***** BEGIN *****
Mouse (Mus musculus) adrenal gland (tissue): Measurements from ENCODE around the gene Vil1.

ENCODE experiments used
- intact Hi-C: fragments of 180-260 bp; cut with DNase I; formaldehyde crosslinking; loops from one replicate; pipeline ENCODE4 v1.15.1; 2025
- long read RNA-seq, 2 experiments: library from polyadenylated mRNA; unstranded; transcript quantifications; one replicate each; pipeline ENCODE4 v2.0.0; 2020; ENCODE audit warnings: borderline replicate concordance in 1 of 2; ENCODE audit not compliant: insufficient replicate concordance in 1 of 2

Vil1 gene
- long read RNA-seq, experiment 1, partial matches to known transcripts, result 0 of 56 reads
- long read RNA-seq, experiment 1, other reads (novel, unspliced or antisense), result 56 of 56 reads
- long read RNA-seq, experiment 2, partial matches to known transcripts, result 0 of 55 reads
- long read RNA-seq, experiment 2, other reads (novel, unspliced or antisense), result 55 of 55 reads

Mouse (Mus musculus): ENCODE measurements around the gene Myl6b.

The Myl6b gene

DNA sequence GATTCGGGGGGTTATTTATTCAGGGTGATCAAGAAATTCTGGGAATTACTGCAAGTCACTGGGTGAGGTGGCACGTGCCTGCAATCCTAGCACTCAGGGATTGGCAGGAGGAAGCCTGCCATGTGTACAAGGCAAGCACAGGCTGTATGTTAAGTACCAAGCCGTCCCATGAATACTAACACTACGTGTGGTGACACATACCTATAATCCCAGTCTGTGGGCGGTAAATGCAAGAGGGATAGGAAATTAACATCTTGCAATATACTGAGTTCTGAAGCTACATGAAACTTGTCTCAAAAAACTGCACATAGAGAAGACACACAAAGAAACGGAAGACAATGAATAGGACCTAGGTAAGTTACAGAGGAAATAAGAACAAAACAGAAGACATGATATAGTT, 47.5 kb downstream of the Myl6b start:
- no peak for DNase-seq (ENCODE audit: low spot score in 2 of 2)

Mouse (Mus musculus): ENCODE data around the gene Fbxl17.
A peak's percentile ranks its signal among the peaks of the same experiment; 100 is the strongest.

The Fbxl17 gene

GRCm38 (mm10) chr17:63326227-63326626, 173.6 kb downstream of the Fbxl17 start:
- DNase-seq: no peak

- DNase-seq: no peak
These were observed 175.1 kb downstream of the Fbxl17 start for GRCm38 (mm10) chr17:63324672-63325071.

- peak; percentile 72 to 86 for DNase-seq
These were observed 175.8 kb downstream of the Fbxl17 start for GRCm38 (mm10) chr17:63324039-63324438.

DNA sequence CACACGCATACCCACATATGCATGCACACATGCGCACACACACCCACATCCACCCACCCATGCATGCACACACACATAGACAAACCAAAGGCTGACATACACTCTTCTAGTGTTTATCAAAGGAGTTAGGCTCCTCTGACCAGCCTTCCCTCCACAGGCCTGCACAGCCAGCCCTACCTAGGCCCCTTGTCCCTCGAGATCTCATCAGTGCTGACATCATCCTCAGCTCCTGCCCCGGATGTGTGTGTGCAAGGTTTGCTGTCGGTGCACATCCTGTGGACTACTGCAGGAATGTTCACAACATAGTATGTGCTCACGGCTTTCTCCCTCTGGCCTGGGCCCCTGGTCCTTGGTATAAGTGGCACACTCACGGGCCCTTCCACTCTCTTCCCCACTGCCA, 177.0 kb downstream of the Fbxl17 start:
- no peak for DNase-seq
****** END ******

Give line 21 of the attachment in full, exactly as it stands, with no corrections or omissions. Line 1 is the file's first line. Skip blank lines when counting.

- peak; percentile 72 to 86 for DNase-seq